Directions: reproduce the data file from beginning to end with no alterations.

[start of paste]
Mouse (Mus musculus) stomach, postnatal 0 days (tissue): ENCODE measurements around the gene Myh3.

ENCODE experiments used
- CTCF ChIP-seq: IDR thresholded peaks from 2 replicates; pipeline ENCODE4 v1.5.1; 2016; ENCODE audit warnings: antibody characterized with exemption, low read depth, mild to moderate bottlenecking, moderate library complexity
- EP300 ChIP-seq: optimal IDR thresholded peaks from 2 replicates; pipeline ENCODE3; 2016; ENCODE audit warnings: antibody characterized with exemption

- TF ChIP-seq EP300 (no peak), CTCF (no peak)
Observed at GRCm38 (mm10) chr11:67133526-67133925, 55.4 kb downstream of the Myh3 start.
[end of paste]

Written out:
Mouse (Mus musculus) stomach, postnatal 0 days (tissue): ENCODE measurements around the gene Myh3.

ENCODE experiments used
- CTCF ChIP-seq: IDR thresholded peaks from 2 replicates; pipeline ENCODE4 v1.5.1; 2016; ENCODE audit warnings: antibody characterized with exemption, low read depth, mild to moderate bottlenecking, moderate library complexity
- EP300 ChIP-seq: optimal IDR thresholded peaks from 2 replicates; pipeline ENCODE3; 2016; ENCODE audit warnings: antibody characterized with exemption

- TF ChIP-seq EP300 (no peak), CTCF (no peak)
Observed at GRCm38 (mm10) chr11:67133526-67133925, 55.4 kb downstream of the Myh3 start.